Every year, dangerous amusement park rides injure thousands of people. Often, weekend carnivals spring up overnight. In the rush to open, important safety protocols and double-checks often fall by the wayside. Meanwhile, in the many Six Flags-style amusement parks in Illinois, there is always pressure to make this year’s roller-coaster more edgy than last year’s variety.
These same pressures exist at the product manufacturing level. If a tiny screw or bolt is defective, it could literally bring the entire ride tumbling down.
A Rockford personal injury attorney may be able to obtain significant compensation in these cases. Such compensation includes money for economic losses, such as medical bills, and non-economic losses, such as pain and suffering. If there is clear and convincing evidence the defendant intentionally disregarded a known risk, additional punitive damages may also be available.
Landowner Liability in Illinois
In Illinois, landowners owe the same legal responsibility to paying guests as to people who cut across their parking lot on their way to work.
That duty (reasonable care) is the highest property owner standard in the law. In the amusement park equipment injury context, reasonable care means more than doing the job right the first time. Owners must also frequently inspect equipment to ensure it remains safe to operate.
The trespasser rule is an exception to this general principle. If the victim did not have permission to be on the land and did not benefit the owner in any way (e.g. a gate-crasher), the owner basically owes no duty of care.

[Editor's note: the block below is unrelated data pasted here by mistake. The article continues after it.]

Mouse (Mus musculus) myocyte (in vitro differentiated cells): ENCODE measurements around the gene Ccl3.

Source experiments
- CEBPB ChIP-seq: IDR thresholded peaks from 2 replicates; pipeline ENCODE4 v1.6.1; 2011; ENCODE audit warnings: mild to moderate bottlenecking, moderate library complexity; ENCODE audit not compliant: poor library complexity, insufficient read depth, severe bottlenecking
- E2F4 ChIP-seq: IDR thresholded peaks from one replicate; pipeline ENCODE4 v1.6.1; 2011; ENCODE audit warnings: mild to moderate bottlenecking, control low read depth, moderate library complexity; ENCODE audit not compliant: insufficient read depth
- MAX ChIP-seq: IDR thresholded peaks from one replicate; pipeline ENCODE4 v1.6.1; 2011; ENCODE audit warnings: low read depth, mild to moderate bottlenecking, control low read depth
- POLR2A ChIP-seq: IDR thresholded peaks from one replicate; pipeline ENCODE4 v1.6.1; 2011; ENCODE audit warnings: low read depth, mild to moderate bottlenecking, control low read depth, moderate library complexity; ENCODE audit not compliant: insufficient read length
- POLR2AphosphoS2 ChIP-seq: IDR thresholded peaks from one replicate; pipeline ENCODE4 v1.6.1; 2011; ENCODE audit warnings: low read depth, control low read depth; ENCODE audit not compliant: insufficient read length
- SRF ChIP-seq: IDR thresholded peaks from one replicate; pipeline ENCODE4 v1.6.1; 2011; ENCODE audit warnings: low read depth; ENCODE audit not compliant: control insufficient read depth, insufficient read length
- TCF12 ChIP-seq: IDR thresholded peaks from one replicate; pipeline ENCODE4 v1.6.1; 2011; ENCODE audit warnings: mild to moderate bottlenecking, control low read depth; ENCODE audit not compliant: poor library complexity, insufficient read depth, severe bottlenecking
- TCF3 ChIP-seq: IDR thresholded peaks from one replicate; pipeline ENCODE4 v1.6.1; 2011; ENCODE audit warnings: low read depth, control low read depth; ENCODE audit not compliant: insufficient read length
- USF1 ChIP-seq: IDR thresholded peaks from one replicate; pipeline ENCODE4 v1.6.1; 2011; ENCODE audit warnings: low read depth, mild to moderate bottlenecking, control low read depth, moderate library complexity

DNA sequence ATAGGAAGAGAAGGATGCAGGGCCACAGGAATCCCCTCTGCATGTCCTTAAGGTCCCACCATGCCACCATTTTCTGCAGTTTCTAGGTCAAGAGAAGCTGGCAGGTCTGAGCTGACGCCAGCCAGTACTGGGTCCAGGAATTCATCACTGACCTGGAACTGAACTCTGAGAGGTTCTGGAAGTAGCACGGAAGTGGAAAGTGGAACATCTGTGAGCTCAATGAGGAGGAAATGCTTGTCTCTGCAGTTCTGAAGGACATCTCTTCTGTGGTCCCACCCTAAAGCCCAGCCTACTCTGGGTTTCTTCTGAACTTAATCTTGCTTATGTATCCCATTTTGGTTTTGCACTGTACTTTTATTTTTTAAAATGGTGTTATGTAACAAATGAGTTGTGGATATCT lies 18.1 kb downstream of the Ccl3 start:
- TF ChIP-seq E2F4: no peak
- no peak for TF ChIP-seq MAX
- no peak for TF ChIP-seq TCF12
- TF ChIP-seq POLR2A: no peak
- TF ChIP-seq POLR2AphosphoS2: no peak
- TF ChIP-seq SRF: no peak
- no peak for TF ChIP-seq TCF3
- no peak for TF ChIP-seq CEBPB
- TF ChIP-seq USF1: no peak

Establishing duty is only a part of the puzzle. Victim/plaintiffs must also establish knowledge. Occasionally, “smoking guns” show up in discovery. But typically, Rockford personal injury attorneys must use circumstantial evidence to establish constructive knowledge (should have known).
To evaluate circumstantial evidence, most Winnebago County judges use the time-honored time-notice rule. One of the earliest applications of this rule involved a banana peel on the floor. In this case, the victim slipped and fell on a black and gritty banana peel. The court concluded the peel had been on the ground for a while, and therefore, an employee should have picked it up.
Amusement Park Injuries and Defective Products
Sometimes, assembly or maintenance has nothing to do with the amusement park injury. Rather, the ride, or part of the ride, might have been defective. Common types of defective products include:
- Design Defect: In the 1970s, Ford built cars that had gas tanks outside the rear axle. So, they were prone to rupture and explosion, even in low-speed crashes. There’s evidence that Ford knew about this risk, but refused to address it, because the fix would have been costly. That’s a classic example of putting profits before people.
- Manufacturing Defect: Takata did basically the same thing in the 1990s. They replaced a reliable airbag chemical propellant with a cheap substitute than cause airbag explosions. These defective airbags caused a number of deaths and serious injuries.
If the product was defective, the product maker is usually liable for damages as a matter of law. Victim/plaintiffs need only establish cause.
Count on Dedicated Attorneys
Amusement park accident victims may be entitled to substantial compensation. For a free consultation with an experienced personal injury lawyer in Rockford, contact Fisk & Monteleone, Ltd. You have a limited amount of time to act.